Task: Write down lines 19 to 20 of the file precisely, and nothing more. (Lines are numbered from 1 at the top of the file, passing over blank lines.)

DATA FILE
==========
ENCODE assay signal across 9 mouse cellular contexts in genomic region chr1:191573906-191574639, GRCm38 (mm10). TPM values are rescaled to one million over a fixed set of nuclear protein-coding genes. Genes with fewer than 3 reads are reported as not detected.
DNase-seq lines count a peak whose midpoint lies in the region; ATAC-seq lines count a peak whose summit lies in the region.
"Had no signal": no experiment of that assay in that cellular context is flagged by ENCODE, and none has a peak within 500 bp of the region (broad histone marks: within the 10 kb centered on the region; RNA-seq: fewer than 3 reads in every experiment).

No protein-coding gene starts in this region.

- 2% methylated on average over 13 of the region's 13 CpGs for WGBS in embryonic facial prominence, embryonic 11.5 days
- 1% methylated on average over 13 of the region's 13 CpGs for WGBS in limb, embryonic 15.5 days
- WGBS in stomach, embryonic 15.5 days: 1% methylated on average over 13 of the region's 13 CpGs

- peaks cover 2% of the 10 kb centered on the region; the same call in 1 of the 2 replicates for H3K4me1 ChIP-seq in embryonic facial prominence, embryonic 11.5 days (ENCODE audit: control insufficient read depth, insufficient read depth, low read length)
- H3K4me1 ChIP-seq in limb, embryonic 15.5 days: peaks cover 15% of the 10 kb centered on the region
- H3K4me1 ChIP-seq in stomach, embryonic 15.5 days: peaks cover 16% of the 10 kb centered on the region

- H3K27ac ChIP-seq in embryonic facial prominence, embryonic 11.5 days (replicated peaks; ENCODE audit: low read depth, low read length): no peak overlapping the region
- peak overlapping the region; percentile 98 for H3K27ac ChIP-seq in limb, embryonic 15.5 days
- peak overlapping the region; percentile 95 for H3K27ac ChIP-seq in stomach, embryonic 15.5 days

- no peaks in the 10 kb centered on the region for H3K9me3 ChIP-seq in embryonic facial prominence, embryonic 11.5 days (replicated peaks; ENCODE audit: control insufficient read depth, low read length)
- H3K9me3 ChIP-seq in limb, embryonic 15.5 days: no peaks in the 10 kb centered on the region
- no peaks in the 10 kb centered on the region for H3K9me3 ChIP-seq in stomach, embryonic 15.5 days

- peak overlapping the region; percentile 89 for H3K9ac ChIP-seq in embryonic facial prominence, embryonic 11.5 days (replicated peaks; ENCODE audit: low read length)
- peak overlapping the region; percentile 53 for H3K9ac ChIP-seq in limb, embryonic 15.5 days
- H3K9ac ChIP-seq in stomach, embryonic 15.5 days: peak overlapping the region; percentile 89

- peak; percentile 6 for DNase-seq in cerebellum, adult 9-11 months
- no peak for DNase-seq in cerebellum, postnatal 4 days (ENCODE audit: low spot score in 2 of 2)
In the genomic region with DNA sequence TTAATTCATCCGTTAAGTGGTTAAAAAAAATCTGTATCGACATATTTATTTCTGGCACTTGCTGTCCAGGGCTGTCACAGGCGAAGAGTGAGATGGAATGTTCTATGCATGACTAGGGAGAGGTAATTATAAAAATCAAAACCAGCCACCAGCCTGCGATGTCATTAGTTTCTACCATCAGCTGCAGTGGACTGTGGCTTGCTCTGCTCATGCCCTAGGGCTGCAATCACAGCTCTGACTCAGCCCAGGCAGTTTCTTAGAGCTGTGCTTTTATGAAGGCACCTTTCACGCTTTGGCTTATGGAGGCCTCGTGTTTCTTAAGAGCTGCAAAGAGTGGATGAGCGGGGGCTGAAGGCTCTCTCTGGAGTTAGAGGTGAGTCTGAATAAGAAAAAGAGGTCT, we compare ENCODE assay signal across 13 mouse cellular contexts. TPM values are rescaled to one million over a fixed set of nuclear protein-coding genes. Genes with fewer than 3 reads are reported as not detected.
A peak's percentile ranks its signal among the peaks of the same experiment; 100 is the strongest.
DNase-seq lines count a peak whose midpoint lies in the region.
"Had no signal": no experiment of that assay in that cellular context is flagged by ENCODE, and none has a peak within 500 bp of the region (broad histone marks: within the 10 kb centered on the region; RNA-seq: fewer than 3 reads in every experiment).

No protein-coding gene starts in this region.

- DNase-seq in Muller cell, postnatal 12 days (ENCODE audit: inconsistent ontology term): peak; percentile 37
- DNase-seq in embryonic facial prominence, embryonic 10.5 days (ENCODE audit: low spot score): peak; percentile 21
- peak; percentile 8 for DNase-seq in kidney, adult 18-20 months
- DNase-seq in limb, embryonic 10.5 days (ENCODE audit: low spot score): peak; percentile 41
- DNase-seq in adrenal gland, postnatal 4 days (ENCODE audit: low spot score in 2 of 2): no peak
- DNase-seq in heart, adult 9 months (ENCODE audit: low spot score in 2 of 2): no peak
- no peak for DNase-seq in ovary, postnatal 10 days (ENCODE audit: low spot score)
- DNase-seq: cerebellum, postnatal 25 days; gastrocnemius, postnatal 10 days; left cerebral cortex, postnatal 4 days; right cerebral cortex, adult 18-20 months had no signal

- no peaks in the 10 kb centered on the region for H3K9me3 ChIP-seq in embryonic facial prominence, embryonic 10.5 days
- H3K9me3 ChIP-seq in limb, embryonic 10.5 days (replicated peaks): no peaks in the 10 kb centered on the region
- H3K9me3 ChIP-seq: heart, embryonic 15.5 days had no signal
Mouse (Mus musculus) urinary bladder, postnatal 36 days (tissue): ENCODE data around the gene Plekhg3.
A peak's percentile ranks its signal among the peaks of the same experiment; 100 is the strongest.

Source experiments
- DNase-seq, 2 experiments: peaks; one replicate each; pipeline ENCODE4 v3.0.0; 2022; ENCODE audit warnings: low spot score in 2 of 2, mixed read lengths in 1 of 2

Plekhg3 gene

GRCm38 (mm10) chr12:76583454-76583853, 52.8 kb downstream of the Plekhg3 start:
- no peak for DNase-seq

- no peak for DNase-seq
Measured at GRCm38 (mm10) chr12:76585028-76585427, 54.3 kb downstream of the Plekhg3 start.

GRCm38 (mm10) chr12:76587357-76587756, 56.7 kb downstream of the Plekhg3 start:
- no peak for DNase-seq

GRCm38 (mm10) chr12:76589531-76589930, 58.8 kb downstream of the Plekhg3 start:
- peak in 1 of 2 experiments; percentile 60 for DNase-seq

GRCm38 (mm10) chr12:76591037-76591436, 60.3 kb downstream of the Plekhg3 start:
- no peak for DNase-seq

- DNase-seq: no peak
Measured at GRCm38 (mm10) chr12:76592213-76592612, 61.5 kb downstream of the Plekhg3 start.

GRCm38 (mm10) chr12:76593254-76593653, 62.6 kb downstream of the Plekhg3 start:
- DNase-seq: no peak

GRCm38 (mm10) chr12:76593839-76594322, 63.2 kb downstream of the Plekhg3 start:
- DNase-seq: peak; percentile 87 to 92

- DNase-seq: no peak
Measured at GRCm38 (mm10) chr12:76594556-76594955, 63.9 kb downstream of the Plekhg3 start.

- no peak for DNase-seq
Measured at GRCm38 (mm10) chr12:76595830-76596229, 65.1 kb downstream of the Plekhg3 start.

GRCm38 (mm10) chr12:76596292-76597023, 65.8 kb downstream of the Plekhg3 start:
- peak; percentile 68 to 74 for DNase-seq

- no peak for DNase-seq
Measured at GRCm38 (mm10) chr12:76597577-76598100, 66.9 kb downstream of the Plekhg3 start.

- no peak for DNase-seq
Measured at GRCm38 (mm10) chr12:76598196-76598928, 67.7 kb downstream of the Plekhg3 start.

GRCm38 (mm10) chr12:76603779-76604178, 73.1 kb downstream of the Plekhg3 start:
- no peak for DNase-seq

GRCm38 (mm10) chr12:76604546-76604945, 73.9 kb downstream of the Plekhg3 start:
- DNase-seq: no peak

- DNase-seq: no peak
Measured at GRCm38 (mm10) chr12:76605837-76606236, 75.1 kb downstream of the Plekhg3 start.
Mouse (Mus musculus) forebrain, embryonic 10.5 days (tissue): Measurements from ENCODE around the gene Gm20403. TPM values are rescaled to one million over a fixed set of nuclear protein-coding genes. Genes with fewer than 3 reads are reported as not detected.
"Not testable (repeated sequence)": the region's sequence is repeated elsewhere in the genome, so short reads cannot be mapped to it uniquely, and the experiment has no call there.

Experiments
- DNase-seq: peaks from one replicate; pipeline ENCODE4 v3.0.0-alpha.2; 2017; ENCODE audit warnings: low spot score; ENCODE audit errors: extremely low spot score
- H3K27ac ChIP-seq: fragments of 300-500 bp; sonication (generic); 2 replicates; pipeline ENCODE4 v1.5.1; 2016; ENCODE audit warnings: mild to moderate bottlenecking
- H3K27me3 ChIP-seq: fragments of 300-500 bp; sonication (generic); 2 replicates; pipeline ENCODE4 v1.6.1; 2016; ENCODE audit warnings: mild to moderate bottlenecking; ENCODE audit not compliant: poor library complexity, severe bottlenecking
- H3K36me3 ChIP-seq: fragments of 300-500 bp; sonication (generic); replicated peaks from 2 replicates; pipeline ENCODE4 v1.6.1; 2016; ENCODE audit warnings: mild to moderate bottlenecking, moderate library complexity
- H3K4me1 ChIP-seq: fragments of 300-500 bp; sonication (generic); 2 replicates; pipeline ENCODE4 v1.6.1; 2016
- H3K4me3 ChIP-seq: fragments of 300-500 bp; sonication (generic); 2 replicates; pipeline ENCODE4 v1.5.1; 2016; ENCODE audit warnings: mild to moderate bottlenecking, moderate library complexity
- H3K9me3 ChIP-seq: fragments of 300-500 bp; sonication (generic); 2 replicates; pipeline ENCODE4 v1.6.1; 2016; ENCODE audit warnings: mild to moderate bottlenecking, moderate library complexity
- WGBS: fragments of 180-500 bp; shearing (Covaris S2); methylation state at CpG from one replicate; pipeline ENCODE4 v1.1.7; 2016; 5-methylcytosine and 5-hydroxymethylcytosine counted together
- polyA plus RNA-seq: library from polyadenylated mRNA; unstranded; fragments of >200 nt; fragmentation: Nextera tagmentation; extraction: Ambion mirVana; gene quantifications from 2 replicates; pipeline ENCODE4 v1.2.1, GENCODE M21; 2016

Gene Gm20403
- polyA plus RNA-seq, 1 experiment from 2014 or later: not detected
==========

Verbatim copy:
- H3K9ac ChIP-seq in stomach, embryonic 15.5 days: peak overlapping the region; percentile 89

- peak; percentile 6 for DNase-seq in cerebellum, adult 9-11 months